For some reason, “serial killers” seem to be mostly an American phenomenon. But there have also been serial killers in other countries, and one of the most brutal was in the Soviet Union in the midst of the Cold War.
Andrei Chikatilo’s police mug shot
In the summer of 1982, Soviet police in the city of Rostov, on the Don River, were facing something they had never seen before. It began when the body of a 13-year old girl was found in a wooded area: she had been sexually assaulted, stabbed, mutilated, and her eyes gouged out. Soon afterwards, two more young women were discovered, with similar wounds.
From the beginning, the police recognized that all of the murders were probably being committed by the same person or persons. But in 1980s Russia, the phenomenon of the “serial killer” was virtually unknown, and the detectives there did not quite know what to make of it. At first, it was theorized that the killings were ritual sacrifices made by some sort of satanic cult: at one point the police postulated that the inmates of a nearby mental health hospital were involved.
Meanwhile, the killings continued. By 1984, there were 23 victims: some of these were prostitutes, some were young children, (both boys and girls), and some were local women up to age 45. All had been sexually assaulted and mutilated. In some instances, there were clear teeth marks where the victim’s body had been chewed. By now, the police realized that they were dealing with a serial killer. But little information was released by the state-run media, partly because the police did not want to disclose information to the killer, and partly because Soviet authorities were ideologically reluctant to admit the existence of such a crime spree within the Communist state.
Rostov police began rounding up and questioning dozens of “suspicious” people, but had little in the way of hard evidence, and no good suspect. One of the men they questioned had been observed by police in town as he approached and talked to several young women, then went off into an abandoned building with a prostitute. When confronted, he turned out to be a middle-aged local Communist Party member named Andrei Chikatilo. A blood sample was taken from him for comparison with stains found at the murder scenes, but was misinterpreted by the police lab. Chikatilo also did not fit the profile of the sort of suspect the police were looking for—they assumed that the serial killer would be a young man, anti-social, and with a history of sexual violence. Chikatilo fit none of that, and so he was released.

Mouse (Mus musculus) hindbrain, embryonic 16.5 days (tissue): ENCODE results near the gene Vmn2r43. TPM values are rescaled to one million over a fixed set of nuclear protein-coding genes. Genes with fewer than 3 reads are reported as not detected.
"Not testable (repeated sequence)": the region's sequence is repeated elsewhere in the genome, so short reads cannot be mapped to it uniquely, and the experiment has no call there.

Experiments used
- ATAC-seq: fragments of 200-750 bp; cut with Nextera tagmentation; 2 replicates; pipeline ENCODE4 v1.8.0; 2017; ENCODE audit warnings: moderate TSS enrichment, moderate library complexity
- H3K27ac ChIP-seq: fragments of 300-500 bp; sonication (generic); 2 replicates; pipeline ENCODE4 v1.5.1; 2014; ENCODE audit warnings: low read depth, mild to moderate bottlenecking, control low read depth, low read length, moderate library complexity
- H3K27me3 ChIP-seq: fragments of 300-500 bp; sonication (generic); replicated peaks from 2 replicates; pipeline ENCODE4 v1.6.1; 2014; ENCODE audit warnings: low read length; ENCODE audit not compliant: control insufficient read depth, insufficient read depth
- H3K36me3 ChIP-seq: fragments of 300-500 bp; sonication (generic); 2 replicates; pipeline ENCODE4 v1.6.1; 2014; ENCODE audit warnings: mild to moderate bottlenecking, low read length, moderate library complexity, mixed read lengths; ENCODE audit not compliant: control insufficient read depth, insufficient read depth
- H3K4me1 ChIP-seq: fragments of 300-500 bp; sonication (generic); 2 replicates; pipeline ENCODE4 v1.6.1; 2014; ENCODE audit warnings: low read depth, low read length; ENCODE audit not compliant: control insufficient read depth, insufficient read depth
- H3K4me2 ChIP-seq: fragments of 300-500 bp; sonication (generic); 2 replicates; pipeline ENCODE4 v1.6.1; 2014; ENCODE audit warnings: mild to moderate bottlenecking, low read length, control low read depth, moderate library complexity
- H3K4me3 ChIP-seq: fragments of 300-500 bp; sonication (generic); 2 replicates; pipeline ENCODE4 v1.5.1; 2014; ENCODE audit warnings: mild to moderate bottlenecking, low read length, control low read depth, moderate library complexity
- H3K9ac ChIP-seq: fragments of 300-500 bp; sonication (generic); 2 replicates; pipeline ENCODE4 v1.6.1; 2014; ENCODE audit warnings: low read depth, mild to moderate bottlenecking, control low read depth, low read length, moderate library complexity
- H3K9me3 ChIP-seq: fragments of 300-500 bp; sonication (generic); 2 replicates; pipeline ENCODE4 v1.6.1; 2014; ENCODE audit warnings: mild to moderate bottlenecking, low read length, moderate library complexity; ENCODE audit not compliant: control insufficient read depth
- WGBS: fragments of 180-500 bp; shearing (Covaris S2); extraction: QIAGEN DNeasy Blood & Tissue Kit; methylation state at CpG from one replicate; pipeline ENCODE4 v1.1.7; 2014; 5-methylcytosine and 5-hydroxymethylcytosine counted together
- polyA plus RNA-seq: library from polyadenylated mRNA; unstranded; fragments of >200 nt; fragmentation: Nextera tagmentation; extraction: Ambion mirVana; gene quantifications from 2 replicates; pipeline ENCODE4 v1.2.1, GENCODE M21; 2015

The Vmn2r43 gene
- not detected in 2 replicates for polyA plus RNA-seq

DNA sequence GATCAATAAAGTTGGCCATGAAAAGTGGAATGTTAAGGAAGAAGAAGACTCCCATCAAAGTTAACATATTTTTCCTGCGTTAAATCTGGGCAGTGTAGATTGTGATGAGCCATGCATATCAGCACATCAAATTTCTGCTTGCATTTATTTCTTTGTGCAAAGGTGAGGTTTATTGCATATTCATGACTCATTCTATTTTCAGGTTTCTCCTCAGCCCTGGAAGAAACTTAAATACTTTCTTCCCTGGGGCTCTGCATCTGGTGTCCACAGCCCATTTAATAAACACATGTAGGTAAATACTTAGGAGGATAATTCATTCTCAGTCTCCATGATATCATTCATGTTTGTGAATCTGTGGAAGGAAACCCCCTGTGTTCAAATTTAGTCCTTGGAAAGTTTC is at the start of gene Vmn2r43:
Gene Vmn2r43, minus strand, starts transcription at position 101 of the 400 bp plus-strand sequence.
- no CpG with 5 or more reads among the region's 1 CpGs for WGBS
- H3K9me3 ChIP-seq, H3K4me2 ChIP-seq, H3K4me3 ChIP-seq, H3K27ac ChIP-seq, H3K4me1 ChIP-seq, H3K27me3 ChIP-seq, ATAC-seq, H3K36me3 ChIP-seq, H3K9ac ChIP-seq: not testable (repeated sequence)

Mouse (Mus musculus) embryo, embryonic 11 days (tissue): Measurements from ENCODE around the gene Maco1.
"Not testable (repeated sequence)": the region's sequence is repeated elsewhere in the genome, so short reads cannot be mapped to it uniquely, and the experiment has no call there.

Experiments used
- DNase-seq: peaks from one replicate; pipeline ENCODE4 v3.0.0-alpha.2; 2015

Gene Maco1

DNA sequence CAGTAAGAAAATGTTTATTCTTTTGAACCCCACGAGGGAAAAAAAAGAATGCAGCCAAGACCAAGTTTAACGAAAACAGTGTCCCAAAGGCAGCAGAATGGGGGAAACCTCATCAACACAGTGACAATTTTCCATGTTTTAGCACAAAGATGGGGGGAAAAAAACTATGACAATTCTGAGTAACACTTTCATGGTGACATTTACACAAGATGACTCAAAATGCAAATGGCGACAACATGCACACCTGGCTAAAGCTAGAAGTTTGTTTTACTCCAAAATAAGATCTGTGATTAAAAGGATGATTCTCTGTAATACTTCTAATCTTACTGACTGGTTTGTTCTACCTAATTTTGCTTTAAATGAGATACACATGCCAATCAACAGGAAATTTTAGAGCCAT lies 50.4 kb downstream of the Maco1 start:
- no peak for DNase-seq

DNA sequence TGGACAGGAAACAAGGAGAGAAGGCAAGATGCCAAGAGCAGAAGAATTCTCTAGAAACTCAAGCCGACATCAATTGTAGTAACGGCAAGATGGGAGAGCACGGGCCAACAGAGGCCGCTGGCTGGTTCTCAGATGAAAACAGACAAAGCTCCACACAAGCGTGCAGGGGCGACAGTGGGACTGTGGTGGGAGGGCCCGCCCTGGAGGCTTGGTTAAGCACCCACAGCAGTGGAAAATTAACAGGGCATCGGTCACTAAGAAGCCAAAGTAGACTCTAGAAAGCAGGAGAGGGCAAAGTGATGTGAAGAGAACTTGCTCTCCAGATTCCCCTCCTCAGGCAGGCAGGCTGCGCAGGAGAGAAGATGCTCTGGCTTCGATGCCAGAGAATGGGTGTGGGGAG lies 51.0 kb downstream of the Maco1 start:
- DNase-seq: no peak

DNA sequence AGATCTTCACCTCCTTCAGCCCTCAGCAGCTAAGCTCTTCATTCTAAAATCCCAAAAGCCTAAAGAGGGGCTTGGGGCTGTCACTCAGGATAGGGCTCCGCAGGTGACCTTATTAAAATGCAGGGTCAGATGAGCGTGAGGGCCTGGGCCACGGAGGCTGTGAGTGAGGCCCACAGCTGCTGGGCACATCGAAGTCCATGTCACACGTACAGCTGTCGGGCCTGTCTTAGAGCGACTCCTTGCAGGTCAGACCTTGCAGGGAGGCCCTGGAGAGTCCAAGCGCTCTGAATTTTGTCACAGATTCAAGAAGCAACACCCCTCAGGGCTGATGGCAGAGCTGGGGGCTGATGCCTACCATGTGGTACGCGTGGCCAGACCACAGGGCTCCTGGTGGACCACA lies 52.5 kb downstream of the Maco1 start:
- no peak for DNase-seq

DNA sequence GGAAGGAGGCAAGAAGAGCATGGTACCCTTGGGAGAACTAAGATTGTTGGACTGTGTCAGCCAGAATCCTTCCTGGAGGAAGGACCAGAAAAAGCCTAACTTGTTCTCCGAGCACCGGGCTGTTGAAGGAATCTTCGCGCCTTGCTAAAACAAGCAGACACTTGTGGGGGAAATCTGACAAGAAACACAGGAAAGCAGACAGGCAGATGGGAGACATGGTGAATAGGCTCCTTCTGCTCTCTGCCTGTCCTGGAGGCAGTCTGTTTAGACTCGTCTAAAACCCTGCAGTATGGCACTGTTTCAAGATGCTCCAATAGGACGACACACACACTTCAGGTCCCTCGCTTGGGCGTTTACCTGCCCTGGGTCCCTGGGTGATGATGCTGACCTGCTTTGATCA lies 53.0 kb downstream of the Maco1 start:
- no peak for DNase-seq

But by 1990, as the body count continued to grow, the detectives noticed a pattern: nearly all of the victims were being found in patches of woodland that were located near bus and train stations, indicating that the killer was likely using the public transportation system to move around. This was of course not very surprising, since most citizens of the USSR had no private automobile and nearly everyone took the local bus or train. But it was the only good lead the police had, and so a plan was put into effect: Soviet uniformed police made a heavily-visible presence at most of the train and bus stations in Rostov, but carefully left a few, on the city’s outskirts, apparently unwatched. In reality, these were being monitored by plainclothes police, who were hoping that the unknown killer would be forced to operate in these areas and might be spotted.
In November, the gamble paid off: an undercover police officer saw a middle-aged man walking out of a patch of woods near an isolated train station, who had a cut on his finger and a smear of blood on his cheek. When confronted, the man explained that he was just taking a walk and had cut himself on some thorns. The policeman, having no good reason to hold him, let him go, but filed a report on the encounter. The man he had stopped had identified himself as 54-year old Andrei Chikatilo. The same man who had been questioned by the police back in 1984.
The next day, the body of a young girl was found near this very spot. Chikatilo now became the prime suspect, and was placed under surveillance. Shortly after, he was watched as he approached a young boy, with a bottle of beer. The police, thinking that he intended to lure the boy away with him, acted immediately and arrested him. It was November 20, 1990.
Under Soviet criminal law, the police could only hold Chikatilo for ten days before they had to either charge him with a crime or release him. But although the Rostov detectives had now concluded he was the serial killer they were looking for, they had no witnesses and no forensic evidence linking him to any of the murders. The only way they could convict him was through a confession.